Thunderbirds Make Their NOOD Debut

Diane Chase

MARBLEHEAD, Mass.–Mention the word Thunderbird to most sailors and it’s likely to conjure up images of a classic sports car, or maybe hazy, regrettable memories of some cheap wine and the resulting hangover. But for racers competing in the 2002 Sailing World NOOD at Marblehead Race Week there’ll be another image to add to that incongruous duo: that of a 26-foot hard-chined sailboat with an enormous mainsail and an interesting cast of characters piloting them around the course.

First built in 1958 in Seattle, the Thunderbird is certainly the oldest rookie among the many classes that will compete in the nine 2002 NOOD Regattas, and one of the few NOOD classes in history that is largely home-built. It does, however, seem like a good fit for Marblehead, a place where traditional classes like the Town Class, the IOD, the Corinthian, and the Rhodes 19 rule the waters. Sean Kane, of Thunderbird Fleet 5 in Boston, pushed to get the class to this regatta hoping to get some exposure. Eight local boats showed up and made their NOOD debut today in a dying easterly breeze and some solid Atlantic swell.

“I crewed on one in 1995,” says Kane, a 29-year-old accountant, “and it was four boats actively racing. Every year since then we’ve gotten an additional one. I thought this NOOD regatta would help let people know the boat is out there.”


Kane says the local fleet, which is based largely at the Savin Hill YC, now numbers around 14 boats, and is back on the rise after a slight downward trend in the ’90s. “The boat sails better than any boat I’ve been on,” he says. “One person can go out and daysail it. It only takes three to race and the fleet is so competitive. Today we had three different winners. It offers great one design racing for minimal dollars–these boats are free if you want to take on a big project.”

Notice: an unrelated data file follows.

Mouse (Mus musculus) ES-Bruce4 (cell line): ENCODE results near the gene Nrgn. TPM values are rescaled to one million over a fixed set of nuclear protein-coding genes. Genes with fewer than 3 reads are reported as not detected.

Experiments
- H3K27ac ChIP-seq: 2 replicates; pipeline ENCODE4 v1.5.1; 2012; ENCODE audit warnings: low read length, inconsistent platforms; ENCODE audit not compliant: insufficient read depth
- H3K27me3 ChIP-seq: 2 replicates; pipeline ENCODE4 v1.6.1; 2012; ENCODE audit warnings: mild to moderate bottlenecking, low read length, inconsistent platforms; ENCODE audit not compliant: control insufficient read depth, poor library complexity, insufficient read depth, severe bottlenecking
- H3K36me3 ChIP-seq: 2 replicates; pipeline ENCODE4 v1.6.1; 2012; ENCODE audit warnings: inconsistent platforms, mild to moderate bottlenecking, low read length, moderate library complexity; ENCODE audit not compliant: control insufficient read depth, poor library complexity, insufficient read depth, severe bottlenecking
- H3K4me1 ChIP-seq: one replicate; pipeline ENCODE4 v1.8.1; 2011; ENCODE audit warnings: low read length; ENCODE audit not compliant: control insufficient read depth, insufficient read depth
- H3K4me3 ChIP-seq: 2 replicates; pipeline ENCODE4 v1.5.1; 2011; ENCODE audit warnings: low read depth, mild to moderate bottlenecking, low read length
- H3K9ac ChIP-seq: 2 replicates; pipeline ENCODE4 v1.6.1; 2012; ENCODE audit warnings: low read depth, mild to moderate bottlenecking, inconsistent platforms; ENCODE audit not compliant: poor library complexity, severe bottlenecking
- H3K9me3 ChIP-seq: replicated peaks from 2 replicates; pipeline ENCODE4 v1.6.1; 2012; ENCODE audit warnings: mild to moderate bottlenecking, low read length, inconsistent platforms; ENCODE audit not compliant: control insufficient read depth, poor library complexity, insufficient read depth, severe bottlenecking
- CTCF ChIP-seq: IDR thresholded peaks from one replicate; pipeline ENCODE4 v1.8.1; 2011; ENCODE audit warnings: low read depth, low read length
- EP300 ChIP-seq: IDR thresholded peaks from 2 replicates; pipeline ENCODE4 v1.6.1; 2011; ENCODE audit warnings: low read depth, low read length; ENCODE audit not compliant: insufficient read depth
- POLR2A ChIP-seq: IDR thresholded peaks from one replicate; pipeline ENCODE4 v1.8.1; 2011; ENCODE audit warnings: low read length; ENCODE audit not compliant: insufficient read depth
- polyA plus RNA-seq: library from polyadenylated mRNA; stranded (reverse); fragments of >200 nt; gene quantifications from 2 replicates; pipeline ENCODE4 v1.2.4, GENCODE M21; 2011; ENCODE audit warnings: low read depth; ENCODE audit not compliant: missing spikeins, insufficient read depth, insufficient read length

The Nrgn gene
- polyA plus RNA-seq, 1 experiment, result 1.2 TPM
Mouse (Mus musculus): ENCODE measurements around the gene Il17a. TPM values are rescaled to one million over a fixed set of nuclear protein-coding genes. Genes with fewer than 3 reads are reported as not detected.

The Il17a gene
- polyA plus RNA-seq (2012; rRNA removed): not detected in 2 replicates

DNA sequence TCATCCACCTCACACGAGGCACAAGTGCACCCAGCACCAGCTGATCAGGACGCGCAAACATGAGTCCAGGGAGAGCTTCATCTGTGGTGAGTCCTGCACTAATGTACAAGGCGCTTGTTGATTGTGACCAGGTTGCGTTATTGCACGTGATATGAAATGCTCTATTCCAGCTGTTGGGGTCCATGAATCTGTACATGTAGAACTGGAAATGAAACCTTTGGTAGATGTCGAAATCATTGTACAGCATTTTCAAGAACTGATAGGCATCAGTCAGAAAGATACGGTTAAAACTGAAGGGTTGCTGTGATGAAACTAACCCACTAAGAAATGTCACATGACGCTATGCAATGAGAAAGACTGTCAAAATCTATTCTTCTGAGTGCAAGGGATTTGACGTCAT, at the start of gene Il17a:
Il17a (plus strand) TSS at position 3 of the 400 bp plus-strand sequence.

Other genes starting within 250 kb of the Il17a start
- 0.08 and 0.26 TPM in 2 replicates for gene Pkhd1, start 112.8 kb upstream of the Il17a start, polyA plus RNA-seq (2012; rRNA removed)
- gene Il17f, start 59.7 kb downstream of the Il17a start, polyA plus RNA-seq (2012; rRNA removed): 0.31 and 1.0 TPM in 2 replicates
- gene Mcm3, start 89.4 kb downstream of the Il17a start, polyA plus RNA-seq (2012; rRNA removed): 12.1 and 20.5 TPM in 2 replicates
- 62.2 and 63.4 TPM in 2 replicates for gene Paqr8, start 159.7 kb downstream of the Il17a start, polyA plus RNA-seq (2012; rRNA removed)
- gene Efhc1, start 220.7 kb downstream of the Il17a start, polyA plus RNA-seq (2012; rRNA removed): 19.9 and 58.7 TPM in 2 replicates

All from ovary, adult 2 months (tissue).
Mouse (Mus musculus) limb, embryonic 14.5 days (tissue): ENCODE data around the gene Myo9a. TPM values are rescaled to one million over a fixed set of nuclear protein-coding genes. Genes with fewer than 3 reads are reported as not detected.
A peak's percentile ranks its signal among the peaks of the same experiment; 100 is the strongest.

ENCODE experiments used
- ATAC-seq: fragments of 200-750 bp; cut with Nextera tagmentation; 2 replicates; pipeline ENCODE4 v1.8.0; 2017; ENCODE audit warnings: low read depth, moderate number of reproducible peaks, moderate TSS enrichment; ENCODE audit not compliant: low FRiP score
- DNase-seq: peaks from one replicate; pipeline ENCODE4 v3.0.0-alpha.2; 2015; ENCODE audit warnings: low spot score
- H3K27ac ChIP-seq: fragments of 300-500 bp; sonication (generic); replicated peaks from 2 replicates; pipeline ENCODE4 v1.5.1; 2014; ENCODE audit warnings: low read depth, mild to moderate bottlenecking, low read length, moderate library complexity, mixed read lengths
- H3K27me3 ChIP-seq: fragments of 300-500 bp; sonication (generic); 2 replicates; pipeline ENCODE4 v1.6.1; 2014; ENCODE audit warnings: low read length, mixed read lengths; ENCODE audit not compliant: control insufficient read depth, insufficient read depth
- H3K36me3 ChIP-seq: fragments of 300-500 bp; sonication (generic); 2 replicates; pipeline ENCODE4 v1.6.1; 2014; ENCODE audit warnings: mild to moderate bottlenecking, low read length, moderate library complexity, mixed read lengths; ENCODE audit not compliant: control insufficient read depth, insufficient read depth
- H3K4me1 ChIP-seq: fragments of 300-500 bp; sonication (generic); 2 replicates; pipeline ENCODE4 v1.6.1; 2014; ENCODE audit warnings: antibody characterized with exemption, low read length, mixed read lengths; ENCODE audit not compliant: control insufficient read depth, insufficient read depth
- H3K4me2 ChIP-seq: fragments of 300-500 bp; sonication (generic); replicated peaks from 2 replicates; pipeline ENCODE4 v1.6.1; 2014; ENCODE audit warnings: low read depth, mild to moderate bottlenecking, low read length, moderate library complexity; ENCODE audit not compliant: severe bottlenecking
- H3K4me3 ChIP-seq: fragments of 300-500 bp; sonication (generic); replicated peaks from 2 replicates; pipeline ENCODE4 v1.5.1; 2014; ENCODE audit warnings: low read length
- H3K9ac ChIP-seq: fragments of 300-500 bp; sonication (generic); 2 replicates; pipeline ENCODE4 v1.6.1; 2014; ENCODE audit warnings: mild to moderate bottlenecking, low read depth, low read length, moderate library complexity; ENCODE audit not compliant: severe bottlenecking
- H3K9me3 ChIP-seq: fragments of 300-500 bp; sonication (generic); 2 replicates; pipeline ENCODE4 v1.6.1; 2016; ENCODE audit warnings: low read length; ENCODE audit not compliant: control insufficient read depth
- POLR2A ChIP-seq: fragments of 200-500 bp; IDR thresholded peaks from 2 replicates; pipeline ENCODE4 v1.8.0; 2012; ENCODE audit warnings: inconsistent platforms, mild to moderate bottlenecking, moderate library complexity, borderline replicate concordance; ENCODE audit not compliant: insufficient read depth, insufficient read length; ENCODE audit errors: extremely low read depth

The Thunderbird was drawn by Seattle-based naval architect Ben Seaborn in response to a request from the Douglas Fir Plywood Association for a sailboat that would be, “both a racing and cruising boat; provide sleeping accommodations for four crew; be capable of being built by reasonably skilled amateurs; provide auxiliary power by an outboard motor that could be easily removed and stowed; and out-perform other sailboats in its class.” Since then over 1,200 of the 26-footers have been built, with fleets in the U.S., Canada, and Australia. While there are fiberglass hulls available, most of the boats are built of wood. Kane says that a saturation of the used Thunderbird market means the boats are available for a quite reasonable investment and since they’re made of wood with a glass overlay, they’re fairly simple to repair–“you just cut out the old piece of wood and slap a new piece in there,” says Kane.

Though he now owns one of the few fiberglass T-birds in the Boston fleet, 61-year-old Pete Gilson is intimately familiar with the hands-on nature of the boat. “My wife and I built the boat in 1968, launched it on Friday, got married on a Saturday, and spent a month-long honeymoon on it,” says the retired aerospace engineer. “After 18 years, we got tired of chasing dry rot and maintenance, so we transferred the keel, the mast, and all the fittings to a fiberglass hull built in Victoria, British Columbia.”


Gilson won one of the three races today, but before anyone assumes that his plastic boat is inherently faster than the wooden ones, he adds that the only advantage he gets is he has less maintenance to deal with. Wooden boats won the other two races and currently one of the woodies, Ken MacLeod’s Flying Gull, leads the regatta, one point ahead of Kane’s Chikanery. Gilson’s Amr’a stands in third.

Kane said that no one sailed exceptionally well today, but that limiting mistakes, and mastering the lumpy conditions–the Boston T-bird fleet usually sails on more protected waters–were key. Kane also credited his performance today to the work of his crew. While leading the second race, the crew of Chikanery lost the spinnaker halyard up the rig. Before Kane could tell his crew to use the jib halyard to rehoist the chute, crewman Richard Bell was scampering up the rig to retrieve the lost halyard. They were able to hold on for the win.

Kane says that there are at least a dozen T-birds in various states of repair in the area waiting for the right craftsman to bring them back to life. For more information on the class, visit the class association’s website ( For information on Fleet 5, email Sean Kane at [email protected]


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